What You Should Do: Since it's hard to overdose on D—not a true vitamin, but a hormone—most dancers can safely take 1,000 IUs of D3 a day, especially from September through March.
3. You Dance On Insufficient Calories
Eating hearty meals will give you more power onstage. Photo by Lily Banse/Unsplash
Because of dance's intense athletic demands and lean aesthetic, dancers are at a high risk for “relative energy deficiency," says Janzen. And it's not just women: male athletes diet, overtrain and suffer the consequences in significant numbers.
Performing without adequate energy—in simplest terms, food—comes with serious health dangers. It can mess with your stress response, causing anxiety or depression, and leave you susceptible to illness. It fouls up your appetite and can lead to binge-eating urges when the body cries “starvation" to the brain. The metabolic changes decrease muscle strength and endurance as your glycogen stores—the energy saved in the muscles and liver that fuels movement—remain consistently low. The brain is also affected, causing low concentration and impaired judgment.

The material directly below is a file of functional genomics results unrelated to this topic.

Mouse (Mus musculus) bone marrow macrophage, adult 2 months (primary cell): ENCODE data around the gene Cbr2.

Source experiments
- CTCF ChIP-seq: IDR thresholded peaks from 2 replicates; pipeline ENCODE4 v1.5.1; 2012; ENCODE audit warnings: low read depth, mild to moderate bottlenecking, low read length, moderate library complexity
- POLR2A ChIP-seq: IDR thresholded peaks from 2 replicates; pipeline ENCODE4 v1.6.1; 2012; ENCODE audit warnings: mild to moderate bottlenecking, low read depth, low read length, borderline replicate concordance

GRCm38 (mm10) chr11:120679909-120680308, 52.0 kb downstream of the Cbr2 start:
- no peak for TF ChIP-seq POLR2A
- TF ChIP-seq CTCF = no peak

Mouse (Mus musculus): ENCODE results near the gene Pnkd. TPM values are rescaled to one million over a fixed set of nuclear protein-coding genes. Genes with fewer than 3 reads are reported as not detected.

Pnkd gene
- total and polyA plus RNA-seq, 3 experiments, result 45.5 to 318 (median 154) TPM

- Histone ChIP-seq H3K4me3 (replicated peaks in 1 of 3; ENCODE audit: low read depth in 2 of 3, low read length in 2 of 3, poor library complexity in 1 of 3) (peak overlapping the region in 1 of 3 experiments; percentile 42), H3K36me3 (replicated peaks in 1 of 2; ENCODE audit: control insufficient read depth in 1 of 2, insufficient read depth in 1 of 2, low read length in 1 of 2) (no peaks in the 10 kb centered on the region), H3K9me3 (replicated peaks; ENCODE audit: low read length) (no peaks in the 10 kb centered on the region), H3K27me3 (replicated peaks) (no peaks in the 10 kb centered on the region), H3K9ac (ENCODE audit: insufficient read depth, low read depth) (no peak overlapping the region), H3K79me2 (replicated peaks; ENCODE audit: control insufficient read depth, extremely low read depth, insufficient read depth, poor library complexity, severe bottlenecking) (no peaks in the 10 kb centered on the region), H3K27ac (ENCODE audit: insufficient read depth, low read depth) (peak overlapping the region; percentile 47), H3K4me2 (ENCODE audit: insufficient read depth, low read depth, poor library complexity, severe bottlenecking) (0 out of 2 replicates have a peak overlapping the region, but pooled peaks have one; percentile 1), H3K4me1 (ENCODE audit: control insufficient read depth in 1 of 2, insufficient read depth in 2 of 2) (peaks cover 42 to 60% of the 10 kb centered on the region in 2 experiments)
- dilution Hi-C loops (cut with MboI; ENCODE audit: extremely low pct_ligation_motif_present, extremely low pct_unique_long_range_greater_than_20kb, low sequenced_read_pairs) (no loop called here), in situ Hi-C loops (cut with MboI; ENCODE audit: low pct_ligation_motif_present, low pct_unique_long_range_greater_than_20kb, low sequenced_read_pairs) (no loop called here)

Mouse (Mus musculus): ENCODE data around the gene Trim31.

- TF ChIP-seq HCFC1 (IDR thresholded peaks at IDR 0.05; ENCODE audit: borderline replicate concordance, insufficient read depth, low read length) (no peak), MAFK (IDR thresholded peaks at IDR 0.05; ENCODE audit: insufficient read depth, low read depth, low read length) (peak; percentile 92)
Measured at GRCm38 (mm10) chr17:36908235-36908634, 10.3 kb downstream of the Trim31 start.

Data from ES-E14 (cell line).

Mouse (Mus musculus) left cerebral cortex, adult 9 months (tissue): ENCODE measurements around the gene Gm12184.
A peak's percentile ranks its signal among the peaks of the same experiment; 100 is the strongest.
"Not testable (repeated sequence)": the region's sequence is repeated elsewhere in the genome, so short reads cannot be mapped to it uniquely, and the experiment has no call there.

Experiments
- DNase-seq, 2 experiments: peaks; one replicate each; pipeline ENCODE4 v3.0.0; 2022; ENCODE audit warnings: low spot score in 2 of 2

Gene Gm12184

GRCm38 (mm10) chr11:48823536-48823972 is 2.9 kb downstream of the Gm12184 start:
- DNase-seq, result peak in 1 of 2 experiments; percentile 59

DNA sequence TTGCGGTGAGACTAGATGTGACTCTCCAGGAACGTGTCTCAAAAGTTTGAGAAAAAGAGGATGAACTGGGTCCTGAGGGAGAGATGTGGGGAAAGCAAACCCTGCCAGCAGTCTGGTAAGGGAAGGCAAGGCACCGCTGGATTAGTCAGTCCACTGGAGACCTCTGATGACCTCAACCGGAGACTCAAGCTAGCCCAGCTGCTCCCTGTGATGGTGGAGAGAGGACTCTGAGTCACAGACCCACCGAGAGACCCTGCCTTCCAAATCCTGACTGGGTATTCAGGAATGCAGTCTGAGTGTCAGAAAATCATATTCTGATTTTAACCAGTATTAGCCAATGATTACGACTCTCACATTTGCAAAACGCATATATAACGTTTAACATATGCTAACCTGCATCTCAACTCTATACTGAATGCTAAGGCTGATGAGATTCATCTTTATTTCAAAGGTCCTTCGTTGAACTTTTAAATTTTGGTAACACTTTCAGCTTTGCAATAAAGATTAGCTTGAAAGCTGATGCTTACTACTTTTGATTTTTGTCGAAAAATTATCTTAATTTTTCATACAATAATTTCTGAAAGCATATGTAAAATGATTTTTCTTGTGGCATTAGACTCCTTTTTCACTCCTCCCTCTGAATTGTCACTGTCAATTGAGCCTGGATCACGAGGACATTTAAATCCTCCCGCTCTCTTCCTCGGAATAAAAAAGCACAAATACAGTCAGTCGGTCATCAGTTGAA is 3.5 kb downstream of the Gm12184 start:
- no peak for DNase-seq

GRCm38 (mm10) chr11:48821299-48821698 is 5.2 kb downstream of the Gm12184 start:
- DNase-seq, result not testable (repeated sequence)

The Smart Solution: The International Olympic Committee recommends two ways to treat relative energy deficiency: adding a nutrient-rich liquid meal to daily food intake and building a day of rest into the weekly training. Ideally, dancers struggling with this problem should also turn to an interdisciplinary support team, including a sports dietician, exercise physiologist and psychologist with sports training experience.
4. Sleep Becomes Your Last Priority On Busy Days